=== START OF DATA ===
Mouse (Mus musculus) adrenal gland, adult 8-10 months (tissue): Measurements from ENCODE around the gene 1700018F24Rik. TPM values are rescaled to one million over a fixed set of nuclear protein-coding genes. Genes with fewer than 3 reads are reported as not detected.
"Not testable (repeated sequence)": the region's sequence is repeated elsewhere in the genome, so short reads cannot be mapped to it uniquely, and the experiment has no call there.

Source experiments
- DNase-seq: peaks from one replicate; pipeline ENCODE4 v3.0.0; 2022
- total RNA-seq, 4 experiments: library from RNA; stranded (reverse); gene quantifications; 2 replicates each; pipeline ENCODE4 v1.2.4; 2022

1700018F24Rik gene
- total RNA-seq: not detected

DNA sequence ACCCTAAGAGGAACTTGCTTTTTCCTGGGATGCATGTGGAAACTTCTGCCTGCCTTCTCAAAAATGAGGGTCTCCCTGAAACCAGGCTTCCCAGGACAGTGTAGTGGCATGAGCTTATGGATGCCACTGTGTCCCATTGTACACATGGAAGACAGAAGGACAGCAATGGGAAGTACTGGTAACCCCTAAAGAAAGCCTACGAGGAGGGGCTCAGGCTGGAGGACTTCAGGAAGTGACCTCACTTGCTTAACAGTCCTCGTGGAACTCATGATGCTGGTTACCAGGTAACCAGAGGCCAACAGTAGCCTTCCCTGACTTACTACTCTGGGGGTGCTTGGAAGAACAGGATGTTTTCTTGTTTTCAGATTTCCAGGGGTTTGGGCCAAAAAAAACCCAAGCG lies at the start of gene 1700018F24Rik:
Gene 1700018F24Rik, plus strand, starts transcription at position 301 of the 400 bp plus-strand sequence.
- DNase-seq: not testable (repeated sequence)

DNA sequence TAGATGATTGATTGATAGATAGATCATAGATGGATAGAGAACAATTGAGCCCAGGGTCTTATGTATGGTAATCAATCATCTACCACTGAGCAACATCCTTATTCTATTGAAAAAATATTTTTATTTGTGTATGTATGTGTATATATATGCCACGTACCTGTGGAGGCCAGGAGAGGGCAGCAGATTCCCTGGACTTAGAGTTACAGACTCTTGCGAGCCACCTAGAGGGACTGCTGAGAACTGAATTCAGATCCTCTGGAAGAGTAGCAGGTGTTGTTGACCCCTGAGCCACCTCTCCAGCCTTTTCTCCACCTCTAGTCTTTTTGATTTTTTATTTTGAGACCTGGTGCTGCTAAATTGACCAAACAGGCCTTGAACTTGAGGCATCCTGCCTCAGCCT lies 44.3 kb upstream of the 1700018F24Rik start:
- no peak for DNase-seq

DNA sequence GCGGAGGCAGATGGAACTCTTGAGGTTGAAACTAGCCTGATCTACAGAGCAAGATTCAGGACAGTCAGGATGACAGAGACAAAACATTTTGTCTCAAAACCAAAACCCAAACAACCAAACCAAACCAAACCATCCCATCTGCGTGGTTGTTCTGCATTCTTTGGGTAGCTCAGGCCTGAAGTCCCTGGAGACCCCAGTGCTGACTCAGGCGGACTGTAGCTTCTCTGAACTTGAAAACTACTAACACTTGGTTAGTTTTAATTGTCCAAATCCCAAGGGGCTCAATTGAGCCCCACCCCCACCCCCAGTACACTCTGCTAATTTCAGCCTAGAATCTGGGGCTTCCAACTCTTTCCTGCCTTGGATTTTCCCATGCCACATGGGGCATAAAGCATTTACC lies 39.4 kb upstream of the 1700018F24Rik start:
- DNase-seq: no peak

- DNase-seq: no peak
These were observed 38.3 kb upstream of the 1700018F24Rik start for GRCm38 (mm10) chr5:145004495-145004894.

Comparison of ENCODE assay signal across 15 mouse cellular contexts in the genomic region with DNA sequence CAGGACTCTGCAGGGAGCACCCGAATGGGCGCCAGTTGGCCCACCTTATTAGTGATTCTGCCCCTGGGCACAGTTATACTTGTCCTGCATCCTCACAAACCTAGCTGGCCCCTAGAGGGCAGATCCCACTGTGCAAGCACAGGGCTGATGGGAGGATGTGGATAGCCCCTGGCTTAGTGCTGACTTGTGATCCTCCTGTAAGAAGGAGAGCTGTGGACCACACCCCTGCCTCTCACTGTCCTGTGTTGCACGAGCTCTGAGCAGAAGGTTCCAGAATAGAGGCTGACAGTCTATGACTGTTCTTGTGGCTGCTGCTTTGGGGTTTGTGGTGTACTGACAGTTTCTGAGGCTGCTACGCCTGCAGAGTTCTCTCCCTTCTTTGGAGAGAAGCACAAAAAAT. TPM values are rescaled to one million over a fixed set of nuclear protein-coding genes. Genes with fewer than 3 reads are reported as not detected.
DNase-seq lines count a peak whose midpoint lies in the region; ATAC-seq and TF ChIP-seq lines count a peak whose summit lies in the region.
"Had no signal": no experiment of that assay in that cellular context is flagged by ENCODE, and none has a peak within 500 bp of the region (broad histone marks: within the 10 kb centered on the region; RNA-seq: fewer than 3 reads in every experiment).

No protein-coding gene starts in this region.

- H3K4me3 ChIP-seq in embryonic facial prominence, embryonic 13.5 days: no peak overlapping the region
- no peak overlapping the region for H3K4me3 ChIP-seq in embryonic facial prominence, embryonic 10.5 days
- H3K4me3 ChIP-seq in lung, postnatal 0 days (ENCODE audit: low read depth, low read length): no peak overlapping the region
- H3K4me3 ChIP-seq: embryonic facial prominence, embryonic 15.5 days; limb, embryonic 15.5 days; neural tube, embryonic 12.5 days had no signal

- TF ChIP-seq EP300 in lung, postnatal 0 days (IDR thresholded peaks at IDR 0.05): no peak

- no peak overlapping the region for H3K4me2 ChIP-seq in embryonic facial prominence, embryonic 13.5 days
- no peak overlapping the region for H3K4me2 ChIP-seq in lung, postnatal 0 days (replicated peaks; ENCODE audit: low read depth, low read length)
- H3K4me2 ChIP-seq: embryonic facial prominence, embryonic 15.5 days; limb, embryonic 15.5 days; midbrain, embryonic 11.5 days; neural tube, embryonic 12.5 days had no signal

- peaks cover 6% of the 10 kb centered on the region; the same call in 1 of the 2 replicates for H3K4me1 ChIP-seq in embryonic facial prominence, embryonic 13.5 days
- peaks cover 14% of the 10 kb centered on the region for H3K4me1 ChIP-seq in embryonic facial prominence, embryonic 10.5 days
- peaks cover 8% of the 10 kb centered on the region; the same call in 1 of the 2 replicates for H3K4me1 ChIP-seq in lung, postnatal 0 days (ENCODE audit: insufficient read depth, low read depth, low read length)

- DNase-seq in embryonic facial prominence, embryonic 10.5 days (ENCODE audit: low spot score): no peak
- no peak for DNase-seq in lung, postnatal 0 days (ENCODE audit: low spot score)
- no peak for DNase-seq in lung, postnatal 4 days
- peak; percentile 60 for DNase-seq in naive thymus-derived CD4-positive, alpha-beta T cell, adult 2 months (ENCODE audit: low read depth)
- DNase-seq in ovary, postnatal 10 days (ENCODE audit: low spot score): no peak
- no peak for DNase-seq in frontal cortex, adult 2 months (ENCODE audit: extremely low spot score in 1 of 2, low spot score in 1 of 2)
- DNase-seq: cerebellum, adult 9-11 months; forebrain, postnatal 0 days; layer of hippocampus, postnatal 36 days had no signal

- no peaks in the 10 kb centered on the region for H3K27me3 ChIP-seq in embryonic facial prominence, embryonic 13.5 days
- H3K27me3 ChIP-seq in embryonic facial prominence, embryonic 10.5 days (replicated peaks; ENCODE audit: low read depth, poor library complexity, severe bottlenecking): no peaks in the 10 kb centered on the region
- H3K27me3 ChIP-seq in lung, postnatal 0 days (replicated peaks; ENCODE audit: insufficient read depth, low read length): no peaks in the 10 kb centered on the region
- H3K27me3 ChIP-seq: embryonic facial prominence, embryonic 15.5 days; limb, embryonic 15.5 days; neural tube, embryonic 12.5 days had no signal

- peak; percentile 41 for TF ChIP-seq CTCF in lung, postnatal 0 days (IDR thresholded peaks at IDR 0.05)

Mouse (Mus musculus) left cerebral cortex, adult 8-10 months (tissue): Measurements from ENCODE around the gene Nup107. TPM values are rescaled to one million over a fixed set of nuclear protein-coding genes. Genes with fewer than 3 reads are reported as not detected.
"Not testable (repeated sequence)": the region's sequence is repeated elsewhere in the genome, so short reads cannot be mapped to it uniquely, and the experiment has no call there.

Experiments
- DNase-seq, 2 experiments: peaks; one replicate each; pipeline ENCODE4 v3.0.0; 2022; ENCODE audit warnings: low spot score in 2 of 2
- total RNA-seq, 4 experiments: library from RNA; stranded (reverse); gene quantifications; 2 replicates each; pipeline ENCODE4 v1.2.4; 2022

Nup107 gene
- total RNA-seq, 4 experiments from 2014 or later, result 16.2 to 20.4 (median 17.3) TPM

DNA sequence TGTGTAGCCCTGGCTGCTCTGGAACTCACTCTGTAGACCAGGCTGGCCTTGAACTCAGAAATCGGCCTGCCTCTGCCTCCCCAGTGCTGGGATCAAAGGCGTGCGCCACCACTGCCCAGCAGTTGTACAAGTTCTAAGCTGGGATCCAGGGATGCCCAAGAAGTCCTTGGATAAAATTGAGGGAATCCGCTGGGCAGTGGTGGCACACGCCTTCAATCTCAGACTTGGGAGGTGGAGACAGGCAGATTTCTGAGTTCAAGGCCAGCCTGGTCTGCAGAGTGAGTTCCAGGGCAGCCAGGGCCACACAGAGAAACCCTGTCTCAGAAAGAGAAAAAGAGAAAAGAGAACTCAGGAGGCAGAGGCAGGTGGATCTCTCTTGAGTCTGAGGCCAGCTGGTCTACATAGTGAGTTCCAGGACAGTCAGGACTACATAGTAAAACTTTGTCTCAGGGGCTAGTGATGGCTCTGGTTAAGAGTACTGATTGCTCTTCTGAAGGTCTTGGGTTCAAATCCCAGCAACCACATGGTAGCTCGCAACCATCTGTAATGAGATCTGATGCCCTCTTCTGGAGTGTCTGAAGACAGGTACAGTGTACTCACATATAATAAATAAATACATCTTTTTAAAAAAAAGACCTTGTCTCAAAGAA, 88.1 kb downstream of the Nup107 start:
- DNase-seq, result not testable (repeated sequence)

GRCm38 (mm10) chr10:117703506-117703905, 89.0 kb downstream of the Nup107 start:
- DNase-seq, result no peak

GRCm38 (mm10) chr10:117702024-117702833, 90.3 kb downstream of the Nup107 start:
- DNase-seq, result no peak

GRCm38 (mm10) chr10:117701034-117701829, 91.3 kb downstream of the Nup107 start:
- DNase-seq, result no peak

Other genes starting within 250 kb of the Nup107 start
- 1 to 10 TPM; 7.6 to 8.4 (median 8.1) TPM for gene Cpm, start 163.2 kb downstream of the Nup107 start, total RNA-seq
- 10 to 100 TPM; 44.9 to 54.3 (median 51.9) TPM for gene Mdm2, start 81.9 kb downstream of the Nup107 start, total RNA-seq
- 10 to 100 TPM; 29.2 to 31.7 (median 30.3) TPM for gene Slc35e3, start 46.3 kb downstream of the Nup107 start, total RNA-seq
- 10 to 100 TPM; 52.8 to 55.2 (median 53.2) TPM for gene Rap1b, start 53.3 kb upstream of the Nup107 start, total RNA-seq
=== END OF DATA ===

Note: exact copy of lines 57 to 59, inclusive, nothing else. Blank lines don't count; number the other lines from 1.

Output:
GRCm38 (mm10) chr10:117701034-117701829, 91.3 kb downstream of the Nup107 start:
- DNase-seq, result no peak

Other genes starting within 250 kb of the Nup107 start